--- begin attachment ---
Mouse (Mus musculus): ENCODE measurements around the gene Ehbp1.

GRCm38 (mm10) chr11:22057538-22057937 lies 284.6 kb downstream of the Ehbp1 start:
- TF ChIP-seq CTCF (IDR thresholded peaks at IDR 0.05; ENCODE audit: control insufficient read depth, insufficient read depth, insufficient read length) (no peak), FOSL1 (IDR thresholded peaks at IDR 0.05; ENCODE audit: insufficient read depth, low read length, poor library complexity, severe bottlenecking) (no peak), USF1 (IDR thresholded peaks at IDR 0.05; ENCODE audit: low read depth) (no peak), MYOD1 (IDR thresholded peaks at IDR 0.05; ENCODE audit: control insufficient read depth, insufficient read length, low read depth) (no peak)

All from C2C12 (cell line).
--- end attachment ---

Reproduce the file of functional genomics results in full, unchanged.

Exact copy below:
Mouse (Mus musculus): ENCODE measurements around the gene Ehbp1.

GRCm38 (mm10) chr11:22057538-22057937 lies 284.6 kb downstream of the Ehbp1 start:
- TF ChIP-seq CTCF (IDR thresholded peaks at IDR 0.05; ENCODE audit: control insufficient read depth, insufficient read depth, insufficient read length) (no peak), FOSL1 (IDR thresholded peaks at IDR 0.05; ENCODE audit: insufficient read depth, low read length, poor library complexity, severe bottlenecking) (no peak), USF1 (IDR thresholded peaks at IDR 0.05; ENCODE audit: low read depth) (no peak), MYOD1 (IDR thresholded peaks at IDR 0.05; ENCODE audit: control insufficient read depth, insufficient read length, low read depth) (no peak)

All from C2C12 (cell line).